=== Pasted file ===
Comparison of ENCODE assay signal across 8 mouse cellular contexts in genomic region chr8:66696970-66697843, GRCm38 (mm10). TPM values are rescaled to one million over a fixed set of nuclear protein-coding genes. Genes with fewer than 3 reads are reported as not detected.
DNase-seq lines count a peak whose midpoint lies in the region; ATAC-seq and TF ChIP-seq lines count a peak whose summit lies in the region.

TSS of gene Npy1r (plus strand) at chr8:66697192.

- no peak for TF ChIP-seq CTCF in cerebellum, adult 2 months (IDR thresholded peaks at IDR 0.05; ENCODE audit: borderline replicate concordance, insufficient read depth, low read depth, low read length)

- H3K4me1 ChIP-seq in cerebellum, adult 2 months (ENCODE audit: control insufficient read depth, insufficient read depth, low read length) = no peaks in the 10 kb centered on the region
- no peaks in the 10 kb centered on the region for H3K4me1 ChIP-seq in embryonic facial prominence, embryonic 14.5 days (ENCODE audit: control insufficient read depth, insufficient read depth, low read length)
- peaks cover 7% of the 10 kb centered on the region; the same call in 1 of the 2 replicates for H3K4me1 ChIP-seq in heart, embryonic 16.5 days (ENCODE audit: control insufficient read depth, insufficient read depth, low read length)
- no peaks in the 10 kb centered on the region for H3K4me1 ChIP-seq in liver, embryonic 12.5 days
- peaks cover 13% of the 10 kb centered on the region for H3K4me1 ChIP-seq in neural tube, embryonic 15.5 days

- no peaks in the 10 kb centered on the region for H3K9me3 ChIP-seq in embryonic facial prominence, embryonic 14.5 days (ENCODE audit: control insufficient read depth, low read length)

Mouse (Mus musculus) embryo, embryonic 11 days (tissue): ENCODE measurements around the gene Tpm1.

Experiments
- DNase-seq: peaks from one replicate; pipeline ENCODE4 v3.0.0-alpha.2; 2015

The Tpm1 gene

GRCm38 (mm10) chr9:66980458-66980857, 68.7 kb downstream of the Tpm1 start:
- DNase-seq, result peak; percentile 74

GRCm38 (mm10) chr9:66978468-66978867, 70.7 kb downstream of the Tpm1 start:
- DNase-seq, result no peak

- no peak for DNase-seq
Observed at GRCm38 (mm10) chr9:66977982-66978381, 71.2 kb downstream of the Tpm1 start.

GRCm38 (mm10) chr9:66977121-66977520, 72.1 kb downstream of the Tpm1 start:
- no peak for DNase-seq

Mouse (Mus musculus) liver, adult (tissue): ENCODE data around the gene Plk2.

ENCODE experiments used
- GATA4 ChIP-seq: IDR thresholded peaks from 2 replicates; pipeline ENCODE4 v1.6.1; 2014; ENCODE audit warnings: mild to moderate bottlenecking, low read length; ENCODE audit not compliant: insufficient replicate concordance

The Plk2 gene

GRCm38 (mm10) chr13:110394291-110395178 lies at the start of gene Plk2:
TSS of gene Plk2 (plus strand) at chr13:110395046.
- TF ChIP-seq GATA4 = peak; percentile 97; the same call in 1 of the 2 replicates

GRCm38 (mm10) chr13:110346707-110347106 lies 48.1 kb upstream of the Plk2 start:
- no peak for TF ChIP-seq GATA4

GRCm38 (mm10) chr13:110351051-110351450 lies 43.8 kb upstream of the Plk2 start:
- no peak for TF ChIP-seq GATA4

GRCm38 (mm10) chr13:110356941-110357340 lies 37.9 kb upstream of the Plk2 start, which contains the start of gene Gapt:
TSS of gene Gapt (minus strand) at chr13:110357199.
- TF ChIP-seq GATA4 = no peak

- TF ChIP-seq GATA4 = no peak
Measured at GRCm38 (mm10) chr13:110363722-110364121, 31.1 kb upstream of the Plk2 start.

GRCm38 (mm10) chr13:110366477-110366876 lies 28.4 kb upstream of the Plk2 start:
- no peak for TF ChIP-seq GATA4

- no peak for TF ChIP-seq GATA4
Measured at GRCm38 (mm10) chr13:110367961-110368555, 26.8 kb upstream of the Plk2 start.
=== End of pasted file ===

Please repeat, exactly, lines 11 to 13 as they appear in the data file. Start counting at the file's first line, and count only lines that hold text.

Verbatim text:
Mouse (Mus musculus) embryo, embryonic 11 days (tissue): ENCODE measurements around the gene Tpm1.

Experiments
- DNase-seq: peaks from one replicate; pipeline ENCODE4 v3.0.0-alpha.2; 2015